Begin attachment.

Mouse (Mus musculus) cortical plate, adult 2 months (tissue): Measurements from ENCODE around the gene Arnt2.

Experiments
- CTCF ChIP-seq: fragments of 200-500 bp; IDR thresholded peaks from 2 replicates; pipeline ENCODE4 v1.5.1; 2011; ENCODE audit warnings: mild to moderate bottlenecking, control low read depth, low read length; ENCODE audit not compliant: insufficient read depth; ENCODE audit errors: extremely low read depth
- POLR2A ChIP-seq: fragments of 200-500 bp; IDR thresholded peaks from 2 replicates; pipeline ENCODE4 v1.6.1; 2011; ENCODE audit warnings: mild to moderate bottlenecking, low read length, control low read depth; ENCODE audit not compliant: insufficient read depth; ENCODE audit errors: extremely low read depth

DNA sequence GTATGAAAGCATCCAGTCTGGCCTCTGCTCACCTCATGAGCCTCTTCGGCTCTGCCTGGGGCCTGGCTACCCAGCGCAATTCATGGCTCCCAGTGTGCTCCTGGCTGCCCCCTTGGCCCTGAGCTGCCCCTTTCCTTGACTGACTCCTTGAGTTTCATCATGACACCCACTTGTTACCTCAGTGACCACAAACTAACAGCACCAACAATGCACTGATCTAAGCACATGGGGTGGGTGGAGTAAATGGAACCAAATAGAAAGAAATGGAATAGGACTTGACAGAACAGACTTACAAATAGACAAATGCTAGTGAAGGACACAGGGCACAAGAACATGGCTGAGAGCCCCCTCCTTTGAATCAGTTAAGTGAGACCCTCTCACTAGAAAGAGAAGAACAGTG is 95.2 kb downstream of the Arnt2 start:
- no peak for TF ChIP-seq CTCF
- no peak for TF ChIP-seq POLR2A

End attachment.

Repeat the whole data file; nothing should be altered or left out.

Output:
Mouse (Mus musculus) cortical plate, adult 2 months (tissue): Measurements from ENCODE around the gene Arnt2.

Experiments
- CTCF ChIP-seq: fragments of 200-500 bp; IDR thresholded peaks from 2 replicates; pipeline ENCODE4 v1.5.1; 2011; ENCODE audit warnings: mild to moderate bottlenecking, control low read depth, low read length; ENCODE audit not compliant: insufficient read depth; ENCODE audit errors: extremely low read depth
- POLR2A ChIP-seq: fragments of 200-500 bp; IDR thresholded peaks from 2 replicates; pipeline ENCODE4 v1.6.1; 2011; ENCODE audit warnings: mild to moderate bottlenecking, low read length, control low read depth; ENCODE audit not compliant: insufficient read depth; ENCODE audit errors: extremely low read depth

DNA sequence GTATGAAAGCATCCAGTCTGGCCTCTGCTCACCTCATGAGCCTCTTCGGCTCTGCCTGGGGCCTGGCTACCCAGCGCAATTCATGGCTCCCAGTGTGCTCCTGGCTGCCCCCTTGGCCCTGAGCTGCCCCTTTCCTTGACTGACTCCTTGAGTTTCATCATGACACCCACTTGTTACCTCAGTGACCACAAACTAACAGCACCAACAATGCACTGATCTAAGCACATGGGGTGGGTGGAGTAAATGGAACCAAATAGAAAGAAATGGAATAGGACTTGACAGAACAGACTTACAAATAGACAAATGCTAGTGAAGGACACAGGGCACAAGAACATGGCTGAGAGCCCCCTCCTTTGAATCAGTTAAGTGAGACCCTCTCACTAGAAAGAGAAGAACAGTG is 95.2 kb downstream of the Arnt2 start:
- no peak for TF ChIP-seq CTCF
- no peak for TF ChIP-seq POLR2A